On the 12th of April, 2019, the LIGO and Virgo gravitational wave observatories detected the merger of two black holes. Named GW190412, one of the black holes was eight solar masses, while the other was 30 solar masses. On the 14th of August that year, an even more extreme merger was observed, when a 2.5 solar mass object merged with a black hole nearly ten times more massive. These mergers raise fundamental questions about the way black hole mergers happen.
According to current understanding, most black hole mergers should involve black holes of similar mass. They either began as a binary star system, where each star became a black hole or because of the close interaction of two massive black holes. So recently, a team looked at GW190412, hoping to understand how it occurred.1
One of the things they noted was the rotation rate of the merged black hole, known as its spin. The spin of a black hole is given as a number from 0 to 1, where 0 represents no rotation at all, and 1 is the fastest rotation a black hole can have. In a simple merger of binary black holes, the two initial black holes have similar rotational directions. So when they merge, the resulting black hole has a relatively high spin, of about 0.7 or 0.8. For GW190412, the resulting spin was much lower, only about 0.43. This suggests the eight solar mass and 30 solar mass black holes were not initially a binary pair.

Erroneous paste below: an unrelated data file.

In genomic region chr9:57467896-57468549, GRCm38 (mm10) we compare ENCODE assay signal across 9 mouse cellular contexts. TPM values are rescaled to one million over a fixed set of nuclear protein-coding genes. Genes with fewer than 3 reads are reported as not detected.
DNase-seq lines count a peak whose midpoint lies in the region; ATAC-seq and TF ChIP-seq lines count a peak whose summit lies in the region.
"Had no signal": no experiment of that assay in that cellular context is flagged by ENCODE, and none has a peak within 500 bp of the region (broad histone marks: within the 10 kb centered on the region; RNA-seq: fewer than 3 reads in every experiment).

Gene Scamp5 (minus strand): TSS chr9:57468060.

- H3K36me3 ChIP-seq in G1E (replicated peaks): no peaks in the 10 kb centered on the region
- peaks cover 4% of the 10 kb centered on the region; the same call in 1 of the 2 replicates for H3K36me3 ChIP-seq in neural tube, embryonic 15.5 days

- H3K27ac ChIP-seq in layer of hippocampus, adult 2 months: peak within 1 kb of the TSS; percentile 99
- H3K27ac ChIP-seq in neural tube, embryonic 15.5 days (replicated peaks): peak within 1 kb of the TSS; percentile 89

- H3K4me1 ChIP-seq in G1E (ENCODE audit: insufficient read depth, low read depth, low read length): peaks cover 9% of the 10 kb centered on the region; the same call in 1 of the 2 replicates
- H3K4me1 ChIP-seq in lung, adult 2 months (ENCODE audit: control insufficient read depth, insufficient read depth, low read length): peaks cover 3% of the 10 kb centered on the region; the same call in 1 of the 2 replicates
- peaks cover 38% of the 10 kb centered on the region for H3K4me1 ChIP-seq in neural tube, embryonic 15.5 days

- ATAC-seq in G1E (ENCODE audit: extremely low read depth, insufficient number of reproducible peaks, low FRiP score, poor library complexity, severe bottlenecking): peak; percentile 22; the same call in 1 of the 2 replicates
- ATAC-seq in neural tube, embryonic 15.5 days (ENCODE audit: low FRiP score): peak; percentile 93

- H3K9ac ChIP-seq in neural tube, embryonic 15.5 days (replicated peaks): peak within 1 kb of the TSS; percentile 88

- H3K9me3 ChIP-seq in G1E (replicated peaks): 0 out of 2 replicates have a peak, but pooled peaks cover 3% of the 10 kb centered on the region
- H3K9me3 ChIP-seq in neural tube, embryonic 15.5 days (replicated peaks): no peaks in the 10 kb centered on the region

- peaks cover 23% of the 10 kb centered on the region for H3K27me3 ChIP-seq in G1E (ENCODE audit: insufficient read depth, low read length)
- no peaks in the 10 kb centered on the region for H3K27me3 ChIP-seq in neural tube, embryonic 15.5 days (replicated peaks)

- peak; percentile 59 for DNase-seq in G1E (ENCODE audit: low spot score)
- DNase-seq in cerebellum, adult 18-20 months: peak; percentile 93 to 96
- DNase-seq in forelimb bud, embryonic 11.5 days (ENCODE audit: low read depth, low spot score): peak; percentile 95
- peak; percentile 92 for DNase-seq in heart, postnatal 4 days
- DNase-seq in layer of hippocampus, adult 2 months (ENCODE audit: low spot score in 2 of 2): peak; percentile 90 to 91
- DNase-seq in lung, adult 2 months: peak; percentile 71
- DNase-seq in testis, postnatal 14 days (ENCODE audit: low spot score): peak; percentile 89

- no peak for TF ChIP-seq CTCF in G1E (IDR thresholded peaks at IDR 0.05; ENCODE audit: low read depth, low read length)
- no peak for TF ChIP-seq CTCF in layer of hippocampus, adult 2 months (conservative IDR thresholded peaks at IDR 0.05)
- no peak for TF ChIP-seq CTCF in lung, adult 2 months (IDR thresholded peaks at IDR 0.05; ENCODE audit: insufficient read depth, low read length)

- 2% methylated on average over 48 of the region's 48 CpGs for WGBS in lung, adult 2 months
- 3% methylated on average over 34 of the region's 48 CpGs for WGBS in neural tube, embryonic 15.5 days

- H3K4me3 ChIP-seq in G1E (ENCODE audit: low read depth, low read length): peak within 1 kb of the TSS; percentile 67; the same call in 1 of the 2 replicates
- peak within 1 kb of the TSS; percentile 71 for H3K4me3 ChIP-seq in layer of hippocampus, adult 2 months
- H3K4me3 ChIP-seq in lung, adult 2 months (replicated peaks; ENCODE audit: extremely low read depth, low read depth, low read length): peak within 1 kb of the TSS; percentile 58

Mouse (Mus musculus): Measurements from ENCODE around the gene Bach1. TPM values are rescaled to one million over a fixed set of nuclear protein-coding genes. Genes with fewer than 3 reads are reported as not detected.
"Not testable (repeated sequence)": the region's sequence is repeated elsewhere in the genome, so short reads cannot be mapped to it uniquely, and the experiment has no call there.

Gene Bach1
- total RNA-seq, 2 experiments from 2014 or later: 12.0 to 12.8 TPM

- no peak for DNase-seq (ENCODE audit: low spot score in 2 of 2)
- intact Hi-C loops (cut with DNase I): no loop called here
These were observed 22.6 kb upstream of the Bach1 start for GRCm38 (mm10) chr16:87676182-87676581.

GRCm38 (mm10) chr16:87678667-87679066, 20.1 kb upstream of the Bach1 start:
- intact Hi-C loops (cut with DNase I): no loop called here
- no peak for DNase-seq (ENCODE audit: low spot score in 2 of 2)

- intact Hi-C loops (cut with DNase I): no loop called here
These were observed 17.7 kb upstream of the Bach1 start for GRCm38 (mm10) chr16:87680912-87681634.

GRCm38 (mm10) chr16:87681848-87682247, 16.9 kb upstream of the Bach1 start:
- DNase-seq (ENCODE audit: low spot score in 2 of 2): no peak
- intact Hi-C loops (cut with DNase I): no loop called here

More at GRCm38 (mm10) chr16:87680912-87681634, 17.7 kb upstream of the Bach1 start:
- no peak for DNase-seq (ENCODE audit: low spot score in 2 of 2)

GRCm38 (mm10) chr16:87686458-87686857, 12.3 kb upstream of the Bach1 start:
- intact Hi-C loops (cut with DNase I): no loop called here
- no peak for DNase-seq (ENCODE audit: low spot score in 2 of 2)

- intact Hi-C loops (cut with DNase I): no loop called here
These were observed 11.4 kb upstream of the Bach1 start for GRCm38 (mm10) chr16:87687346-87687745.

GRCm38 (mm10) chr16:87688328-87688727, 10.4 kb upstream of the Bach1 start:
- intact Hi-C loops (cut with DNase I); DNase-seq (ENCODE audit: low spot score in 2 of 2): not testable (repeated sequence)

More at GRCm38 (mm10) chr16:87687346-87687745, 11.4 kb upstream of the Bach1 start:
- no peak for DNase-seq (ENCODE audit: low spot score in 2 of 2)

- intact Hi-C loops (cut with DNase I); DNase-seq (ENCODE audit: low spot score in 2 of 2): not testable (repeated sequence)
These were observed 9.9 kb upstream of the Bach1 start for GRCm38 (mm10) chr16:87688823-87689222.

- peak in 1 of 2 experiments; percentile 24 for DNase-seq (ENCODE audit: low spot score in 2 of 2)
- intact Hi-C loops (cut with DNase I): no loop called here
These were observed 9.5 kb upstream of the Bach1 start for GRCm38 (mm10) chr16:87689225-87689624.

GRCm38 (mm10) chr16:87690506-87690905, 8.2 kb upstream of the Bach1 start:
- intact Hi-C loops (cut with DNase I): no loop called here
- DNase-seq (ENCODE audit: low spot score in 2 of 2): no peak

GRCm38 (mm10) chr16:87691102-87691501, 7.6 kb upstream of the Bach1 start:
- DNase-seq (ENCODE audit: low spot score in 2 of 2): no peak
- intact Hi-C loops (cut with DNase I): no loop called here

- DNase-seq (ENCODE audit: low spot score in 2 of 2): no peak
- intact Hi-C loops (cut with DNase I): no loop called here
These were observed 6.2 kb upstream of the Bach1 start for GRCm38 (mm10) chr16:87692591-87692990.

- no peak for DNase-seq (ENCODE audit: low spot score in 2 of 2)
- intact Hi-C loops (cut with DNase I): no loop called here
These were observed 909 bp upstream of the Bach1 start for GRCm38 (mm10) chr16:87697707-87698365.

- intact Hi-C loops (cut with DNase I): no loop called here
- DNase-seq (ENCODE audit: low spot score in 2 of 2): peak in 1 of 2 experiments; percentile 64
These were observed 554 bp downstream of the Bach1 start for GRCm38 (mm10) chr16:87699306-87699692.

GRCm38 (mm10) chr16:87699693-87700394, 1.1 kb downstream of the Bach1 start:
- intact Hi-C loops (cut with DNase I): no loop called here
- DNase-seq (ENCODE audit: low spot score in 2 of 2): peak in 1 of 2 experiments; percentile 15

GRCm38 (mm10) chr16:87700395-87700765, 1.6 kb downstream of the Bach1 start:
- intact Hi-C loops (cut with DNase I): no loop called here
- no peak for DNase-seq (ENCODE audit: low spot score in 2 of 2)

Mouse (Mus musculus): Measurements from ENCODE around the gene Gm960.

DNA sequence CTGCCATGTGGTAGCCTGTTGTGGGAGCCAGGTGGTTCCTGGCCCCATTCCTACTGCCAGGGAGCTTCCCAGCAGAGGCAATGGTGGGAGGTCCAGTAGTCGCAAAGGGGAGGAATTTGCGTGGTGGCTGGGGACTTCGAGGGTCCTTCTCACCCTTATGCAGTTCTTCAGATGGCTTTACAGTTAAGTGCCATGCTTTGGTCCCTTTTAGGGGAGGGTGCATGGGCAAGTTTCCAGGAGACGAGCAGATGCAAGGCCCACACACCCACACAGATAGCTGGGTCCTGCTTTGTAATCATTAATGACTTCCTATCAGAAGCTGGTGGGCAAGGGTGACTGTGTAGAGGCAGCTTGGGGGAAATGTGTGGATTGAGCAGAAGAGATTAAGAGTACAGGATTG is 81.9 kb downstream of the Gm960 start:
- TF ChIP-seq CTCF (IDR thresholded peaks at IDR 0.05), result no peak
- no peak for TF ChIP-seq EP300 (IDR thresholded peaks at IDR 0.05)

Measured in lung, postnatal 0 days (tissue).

If GW190412 wasn’t originally a binary system, then it likely formed as a result of multiple mergers. Smaller black holes merged in stages to produce two black holes of very different masses. This is the type of thing that might occur in a dense star cluster. More massive stars tend to move toward the center of a cluster. After becoming stellar-mass black holes, multiple mergers could occur.
So the team ran several computer simulations to see if this was possible for GW190412. They found that multiple generations of mergers can occur within star clusters quite readily. They also found two possible scenarios of multi-stage mergers that could have produced GW190412. If the team is correct, GW190412 is a fourth-generation black hole.
This work also shows how huge black holes might form, particularly in the centers of galaxies. Just as new stars form from the ashes of earlier stars, massive black holes might rise from the remnants of previous mergers.
Rodriguez, Carl L., et al. “GW190412 as a Third-Generation Black Hole Merger from a Super Star Cluster.” The Astrophysical Journal Letters 896.1 (2020): L10. ↩︎